Kevin Zraly

Kevin Zraly ##Photo provided

Kevin Zraly is a legendary New York-based author and beloved, longtime wine instructor. Between 1976 and 2001, he held the position of wine director for the prestigious Windows on the World restaurant, located on the top floors of New York’s One World Trade Center. There, he taught Windows on the World Wine School classes — to date, more than 20,000 students have completed the course, which continued at the New York Marriott Marquis after Sept. 11, 2001. Since 2002, he’s partnered with Sherry-Lehmann Wine & Spirits, conducting more than 60 master wine classes. In 2010, the Sherry-Lehmann/Kevin Zraly Wine Club was launched. Zraly is the author of “Windows on the World Complete Wine Course” (1985), “Kevin Zraly’s American Wine Guide” (2006), among other books, and co-author of “Red Wine” (2017) with Mike DeSimone and Jeff Jenssen. In addition to other honors throughout the years, he received a James Beard Lifetime Achievement Award in 2011. He’s been featured in The New York Times, People Magazine, The Wall Street Journal, USA Today, GQ Magazine and Newsweek, and has appeared on network TV.

How did you first become interested in wine?

KZ: Where do I start? I went to Woodstock. I was a lost child at Woodstock, but the next year, I got a job as a waiter at the Depuy Canal House in nearby High Falls, New York. I was 18. By 1970, we had received a four-star rating from The New York Times. No other restaurant has received a four-star rating outside New York City, ever. The person who wrote the review was Craig Claiborne, the first critic for The New York Times; Jacques Pepin was also there that night at the table. I had no idea who these guys were at the time. I was a college student. I was 19. But after the review, we got busier, very much busier. One day, the bartender didn’t show up, so I became the bartender. For me, it was all happenstance. There were only six of us working at this restaurant. Anyway, I got the wine bug. The local college saw that we got the four-star rating and thought we must know something about wine and cheese, so, at 20 years old, I taught my first wine class.

Then, I decided I wanted to go to California, but I had no money, so I hitch-hiked to California and made my appointments. In those days, maybe there were a dozen wineries worth seeing. It was 1972. I had written to them, to Robert Mondavi, to Joe Heitz, to everybody. When I came back, I actually taught an accredited wine course at the college where I was going, New Paltz State University of New York. As a junior in college, I was teaching seniors. After I graduated, I left for Europe right away for six months. There, I continued to learn about wine, meeting with people like the Rothschild and Antinori families.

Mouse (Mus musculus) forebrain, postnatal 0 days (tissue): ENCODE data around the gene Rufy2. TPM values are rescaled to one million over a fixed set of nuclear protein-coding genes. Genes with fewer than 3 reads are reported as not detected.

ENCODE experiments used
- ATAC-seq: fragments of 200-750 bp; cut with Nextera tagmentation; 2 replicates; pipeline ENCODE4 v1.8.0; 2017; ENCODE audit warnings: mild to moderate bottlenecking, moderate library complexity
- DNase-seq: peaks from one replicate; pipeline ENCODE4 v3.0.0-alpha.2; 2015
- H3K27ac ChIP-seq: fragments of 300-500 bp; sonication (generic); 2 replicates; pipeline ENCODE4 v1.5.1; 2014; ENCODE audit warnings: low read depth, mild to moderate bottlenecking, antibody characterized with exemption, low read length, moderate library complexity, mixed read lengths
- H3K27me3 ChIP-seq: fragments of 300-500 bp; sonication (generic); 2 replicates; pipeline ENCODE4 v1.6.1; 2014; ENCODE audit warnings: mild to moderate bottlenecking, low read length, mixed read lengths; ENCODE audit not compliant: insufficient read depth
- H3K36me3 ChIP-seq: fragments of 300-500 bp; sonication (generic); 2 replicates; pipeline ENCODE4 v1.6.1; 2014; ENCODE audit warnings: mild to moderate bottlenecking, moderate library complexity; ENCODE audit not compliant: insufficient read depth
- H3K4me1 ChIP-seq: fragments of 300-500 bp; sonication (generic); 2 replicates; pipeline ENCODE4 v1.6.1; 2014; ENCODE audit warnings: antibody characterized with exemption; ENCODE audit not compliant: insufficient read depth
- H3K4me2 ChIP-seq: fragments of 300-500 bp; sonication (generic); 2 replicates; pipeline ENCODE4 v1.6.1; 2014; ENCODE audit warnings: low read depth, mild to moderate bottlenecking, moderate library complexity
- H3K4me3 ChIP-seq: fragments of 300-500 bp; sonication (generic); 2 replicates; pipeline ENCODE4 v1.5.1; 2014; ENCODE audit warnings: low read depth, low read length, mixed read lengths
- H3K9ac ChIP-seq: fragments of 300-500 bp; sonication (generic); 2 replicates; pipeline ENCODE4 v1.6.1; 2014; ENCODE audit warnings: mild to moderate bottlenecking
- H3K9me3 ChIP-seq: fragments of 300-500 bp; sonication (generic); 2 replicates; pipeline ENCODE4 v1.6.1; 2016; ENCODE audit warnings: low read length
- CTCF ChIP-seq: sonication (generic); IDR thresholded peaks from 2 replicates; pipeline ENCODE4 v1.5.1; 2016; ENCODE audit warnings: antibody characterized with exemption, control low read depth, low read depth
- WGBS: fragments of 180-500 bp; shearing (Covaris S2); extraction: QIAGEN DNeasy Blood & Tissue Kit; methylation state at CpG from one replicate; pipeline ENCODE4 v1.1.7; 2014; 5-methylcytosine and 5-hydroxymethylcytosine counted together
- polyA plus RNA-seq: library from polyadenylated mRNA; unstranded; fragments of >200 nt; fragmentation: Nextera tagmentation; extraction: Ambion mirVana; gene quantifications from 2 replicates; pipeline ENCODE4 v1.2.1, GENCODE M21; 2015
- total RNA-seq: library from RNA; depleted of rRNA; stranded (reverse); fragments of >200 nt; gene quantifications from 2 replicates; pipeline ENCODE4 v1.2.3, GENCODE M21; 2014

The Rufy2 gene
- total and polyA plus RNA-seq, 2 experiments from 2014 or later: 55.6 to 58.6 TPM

I came back and started selling wine. I wasn’t looking for a job at the time when Windows on the World offered me a position. I was 25. I worked there for 25 years, from the day it opened until Sept. 11, 2001.

What’s the most striking change in the wine world over the last 40 years?

KZ: When I started, I tried to convince educators that wine was going to be a billion-dollar business, and that they should have a wine course, a business class on wine, but they poo-pooed it. Today, look at how many wine schools there are out there. Here’s the biggest thing. Let’s say 50 years ago, there was not a lot going on in California except jug wine. There wasn’t much going on in Oregon, in Washington. There just wasn’t much going on in America. Chile and Argentina? Same thing. South Africa? Same thing. Australia and New Zealand? Same thing. And the wines of Europe weren’t very good. It was a bad time. This is the golden age of wine, ever, in the history of mankind. When I am doing a course on American wine, Oregon is high up there. Whether I am right or wrong, I just call it the Burgundy of the U.S. because of the Pinot Noir and Chardonnay. But we did not talk like that in the old days. Today, Oregon, California and every country I mentioned have had major breakthroughs. Regions are making better wines than they ever have in their entire history. When I give a lecture and tell classes that America is the No. 1 consumer of wine in the world, I would have never thought that 40 years ago, never ever that it would be part of a tradition and new culture in the U.S. Never. For the consumer, in the back my book, there more than 700 wines for under $30; most of them under $20. You don’t have to spend a lot of money to enjoy a great bottle of wine.

What’s most important in developing one’s palate and olfactory sense?

KZ: Exercise. How do you develop your body? Exercise. After this interview, I am going on a 10-mile bike ride. I develop my body as well as my mind. I still taste around 5,000 wines a year. I try them from all over the world. The only way to understand wine is to pull the cork and pour, or unscrew the cap. You have to have some book knowledge, but if your olfactory [sense] is normal, as most people’s are, then you can develop your sense of taste and smell.

What inspires your teaching of wine?

KZ: I am as inspired as I was when I taught my first class. The great thing about what I do is that every class is different. I mix and match wines from all over the world, so the tastings, for me, are new. And every year is a new vintage. So it’s never-ending. And the people change. I have millennials in my class sitting next to people in their 70s. Gender doesn’t matter either. I used have 90 percent men in my classes; now I actually have more women in my classes, about 55 percent. That’s the New York market. Other markets may be different.

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